There were no claw hammers raised or scars shown off and Asda vans went unmolested. The barricades of stinking bin bags were cleared and the frankly terrifying Black Dee wasn't howling at the sky. Instead, we saw a nice old dear picking up litter and then everyone crowded round Fungi to pat his back as he faced a hospital appointment.
So, instead of a glass of nippy whisky, we were handed luke-warm Kia-Ora. Even the sneaky hashtag had gone, the one which used to subtly materialise on screen at moments of high drama when Channel 4 knew the great British public would be in orgasms of outrage, desperate to tap out 140 characters of hate.
This was certainly a mild episode and that's why it was boring.
No-one watches this series to find out about 'the reality of life on benefits', which is what Channel 4 says this programme is about. Instead, we're like the powdered toffs who promenaded through Bedlam in the 18th century: we watch it to feel horrified, self-righteous and, of course, for sheer entertainment.
There can be no serious claim that this show deals in reality. Are we to believe that sitting on a damp wall drinking lager is representative of life on benefits? Does every claimant choose to wizen their skin and their wallpaper with constant cigarettes? Do they all hunker on the kerb, boasting about their drug abuse and their benefit fraud and their days in court? According to Channel 4 they do, for this is 'the reality of life on benefits'.
What a vicious insult to people who rely on the welfare state.
The hideous characters on Benefits Street play up to the cameras. They sit, roll over, beg and are thrown the dog biscuit of fifteen minutes of fame. Their sordid display tarnishes everyone else in the country who relies upon the welfare state. Every person who is ill or desperate for work and has no option but to live on benefits is sullied by these cavorting idiots.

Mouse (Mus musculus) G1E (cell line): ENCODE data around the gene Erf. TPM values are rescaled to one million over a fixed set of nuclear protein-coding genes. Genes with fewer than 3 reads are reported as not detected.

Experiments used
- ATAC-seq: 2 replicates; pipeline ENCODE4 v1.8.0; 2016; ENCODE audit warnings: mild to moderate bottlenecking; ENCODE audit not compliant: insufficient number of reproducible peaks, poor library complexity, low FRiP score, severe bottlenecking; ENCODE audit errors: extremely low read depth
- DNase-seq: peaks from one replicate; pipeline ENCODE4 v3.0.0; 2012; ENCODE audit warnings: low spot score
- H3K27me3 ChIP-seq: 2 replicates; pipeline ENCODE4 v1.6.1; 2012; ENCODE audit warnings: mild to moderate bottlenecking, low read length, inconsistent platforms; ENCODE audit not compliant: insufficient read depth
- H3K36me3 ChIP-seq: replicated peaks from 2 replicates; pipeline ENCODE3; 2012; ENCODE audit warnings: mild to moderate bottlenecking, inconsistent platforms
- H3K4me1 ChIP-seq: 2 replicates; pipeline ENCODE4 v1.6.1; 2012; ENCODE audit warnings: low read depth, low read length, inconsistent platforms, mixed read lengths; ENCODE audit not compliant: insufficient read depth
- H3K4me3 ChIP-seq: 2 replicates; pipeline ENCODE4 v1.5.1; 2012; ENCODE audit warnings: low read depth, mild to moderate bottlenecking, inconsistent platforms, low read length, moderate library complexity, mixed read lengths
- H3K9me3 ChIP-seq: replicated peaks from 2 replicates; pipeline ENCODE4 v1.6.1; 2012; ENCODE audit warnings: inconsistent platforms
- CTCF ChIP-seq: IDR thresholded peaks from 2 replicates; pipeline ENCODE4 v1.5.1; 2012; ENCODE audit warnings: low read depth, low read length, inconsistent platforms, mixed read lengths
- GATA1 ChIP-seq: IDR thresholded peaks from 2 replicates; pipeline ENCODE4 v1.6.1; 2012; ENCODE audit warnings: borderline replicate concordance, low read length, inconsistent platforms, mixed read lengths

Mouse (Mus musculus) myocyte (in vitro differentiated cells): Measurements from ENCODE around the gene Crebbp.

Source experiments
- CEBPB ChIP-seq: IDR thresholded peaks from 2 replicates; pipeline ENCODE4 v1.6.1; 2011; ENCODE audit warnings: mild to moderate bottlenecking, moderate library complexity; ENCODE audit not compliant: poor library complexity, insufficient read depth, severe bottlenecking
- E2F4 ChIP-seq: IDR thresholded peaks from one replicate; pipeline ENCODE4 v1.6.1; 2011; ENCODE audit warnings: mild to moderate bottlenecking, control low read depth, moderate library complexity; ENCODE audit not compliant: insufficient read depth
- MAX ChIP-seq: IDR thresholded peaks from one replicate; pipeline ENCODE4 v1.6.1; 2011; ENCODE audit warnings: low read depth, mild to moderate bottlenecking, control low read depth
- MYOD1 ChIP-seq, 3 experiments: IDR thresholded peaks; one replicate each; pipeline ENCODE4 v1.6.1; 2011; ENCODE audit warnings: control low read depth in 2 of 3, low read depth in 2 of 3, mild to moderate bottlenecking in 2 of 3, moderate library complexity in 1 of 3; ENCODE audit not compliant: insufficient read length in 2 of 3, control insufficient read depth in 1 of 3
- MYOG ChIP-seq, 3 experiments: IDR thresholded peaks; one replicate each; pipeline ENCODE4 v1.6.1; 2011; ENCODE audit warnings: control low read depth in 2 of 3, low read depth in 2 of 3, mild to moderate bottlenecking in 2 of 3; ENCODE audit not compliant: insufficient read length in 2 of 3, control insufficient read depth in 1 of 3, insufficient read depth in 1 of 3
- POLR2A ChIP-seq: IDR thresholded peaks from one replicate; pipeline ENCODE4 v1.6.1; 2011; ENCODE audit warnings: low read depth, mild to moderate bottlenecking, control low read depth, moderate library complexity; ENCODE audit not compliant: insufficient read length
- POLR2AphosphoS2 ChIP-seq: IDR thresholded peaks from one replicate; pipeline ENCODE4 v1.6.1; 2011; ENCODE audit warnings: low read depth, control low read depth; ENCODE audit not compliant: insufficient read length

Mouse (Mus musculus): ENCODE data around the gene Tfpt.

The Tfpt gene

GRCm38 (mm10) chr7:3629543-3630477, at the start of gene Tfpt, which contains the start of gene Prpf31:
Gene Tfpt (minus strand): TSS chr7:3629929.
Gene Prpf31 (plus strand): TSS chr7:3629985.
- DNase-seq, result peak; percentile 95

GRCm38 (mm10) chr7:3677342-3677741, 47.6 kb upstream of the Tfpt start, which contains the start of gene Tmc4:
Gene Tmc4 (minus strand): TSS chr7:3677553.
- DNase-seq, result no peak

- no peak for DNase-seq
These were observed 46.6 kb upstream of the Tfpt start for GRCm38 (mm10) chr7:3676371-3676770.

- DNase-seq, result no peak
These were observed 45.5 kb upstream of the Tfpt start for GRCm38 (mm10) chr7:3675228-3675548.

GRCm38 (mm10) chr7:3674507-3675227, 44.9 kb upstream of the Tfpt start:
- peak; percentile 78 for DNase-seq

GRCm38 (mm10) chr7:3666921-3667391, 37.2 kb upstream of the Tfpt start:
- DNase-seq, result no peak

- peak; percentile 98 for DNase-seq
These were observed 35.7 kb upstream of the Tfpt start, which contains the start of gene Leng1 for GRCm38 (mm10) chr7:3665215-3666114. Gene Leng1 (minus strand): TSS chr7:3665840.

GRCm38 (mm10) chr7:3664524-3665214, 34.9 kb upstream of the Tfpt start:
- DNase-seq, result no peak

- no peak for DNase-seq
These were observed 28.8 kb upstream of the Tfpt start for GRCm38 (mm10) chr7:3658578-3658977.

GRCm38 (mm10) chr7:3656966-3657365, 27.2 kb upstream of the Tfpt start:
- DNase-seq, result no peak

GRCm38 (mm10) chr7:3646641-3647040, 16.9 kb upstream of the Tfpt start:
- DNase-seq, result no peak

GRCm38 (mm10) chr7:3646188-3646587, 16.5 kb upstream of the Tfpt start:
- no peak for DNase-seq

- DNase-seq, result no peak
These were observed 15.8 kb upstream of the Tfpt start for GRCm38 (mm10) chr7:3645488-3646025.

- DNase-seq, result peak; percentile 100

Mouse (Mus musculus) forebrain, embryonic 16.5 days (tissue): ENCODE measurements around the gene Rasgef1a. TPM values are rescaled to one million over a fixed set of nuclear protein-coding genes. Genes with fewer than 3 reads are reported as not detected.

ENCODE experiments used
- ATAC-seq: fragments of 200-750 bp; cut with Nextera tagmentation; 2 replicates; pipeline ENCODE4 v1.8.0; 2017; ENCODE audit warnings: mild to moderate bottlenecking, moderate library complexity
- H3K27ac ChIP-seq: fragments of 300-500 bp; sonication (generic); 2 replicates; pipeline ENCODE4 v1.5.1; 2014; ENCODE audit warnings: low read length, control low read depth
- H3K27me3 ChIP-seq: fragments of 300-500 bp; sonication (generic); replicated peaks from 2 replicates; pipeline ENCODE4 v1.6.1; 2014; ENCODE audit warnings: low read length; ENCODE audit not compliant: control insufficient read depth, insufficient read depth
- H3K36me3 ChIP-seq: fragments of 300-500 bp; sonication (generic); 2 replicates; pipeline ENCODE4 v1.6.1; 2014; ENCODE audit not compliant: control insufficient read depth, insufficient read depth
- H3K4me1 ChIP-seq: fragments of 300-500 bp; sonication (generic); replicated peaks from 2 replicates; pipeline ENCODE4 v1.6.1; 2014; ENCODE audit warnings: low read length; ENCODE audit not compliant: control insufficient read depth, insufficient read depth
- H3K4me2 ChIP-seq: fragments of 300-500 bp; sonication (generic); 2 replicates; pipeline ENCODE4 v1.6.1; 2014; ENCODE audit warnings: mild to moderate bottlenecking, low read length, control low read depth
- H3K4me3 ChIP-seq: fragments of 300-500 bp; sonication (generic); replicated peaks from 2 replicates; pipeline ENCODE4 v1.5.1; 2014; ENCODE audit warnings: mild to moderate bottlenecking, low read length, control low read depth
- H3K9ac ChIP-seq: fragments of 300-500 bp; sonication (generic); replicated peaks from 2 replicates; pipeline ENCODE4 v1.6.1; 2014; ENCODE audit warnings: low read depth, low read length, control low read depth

Some have blamed the programme's creators, Love Productions, for spreading a warped perception of benefit claimants but that's unfair. The company had the task of making a programme which will pull in viewers and they've succeeded. They're not a political party or PR company or pressure group with an agenda. They have no moral responsibility. They're here to win ratings for Channel 4 and - hats off to them - they've done their job spectacularly.
It's the residents of James Turner Street who bear a responsibility. They should have borne in mind that, when being filmed, they are representing benefit claimants and so they might have considered putting the lager away whilst the camera was on them, or not boasting about the many uses of tin foil in the art of shoplifting.
When the backlash hit, they whined they'd been tricked by Love Productions who had said they were making a cosy show about community spirit. Nonsense. When the company who brought you Underage and Having Sex or Britain's Youngest Grannies turns up, you can bet they're not here to talk about knitting patterns.
Would you allow a film crew to cram themselves into your home without checking what type of programme they create? But perhaps the poor folk are so dim and simple that they can't exercise judgment? If that's a valid defence then it's yet another slur on benefit claimants served up by the wholesome residents of James Turner Street.
You could say this is just TV and what harm is done if these bored people wanted to caper and show off to the cameras? Harm is done as the Government are pushing through brutal cuts to the welfare system, and these changes rely on the lazy notion that those on benefits are scroungers, a perception these grotesques seemed desperate to prove.
Iain Duncan Smith actually referred to Benefits Street as a justification for his welfare cuts. He said it shows why people are worried. The squalid characters on Benefits Street may well be on the Tory payroll as they've helped Ian Duncan Smith's campaign to blacken the name of welfare recipients more effectively than any Tory propaganda, and all just so they could get on the telly. Shame on them.
Perhaps once their benefits dry up and the eviction notices start fluttering in will the capering fools realise what they've done…their fifteen minutes will be over and now the rest of their life beckons. What will they do with it? Just wait for the call from Celebrity Big Brother.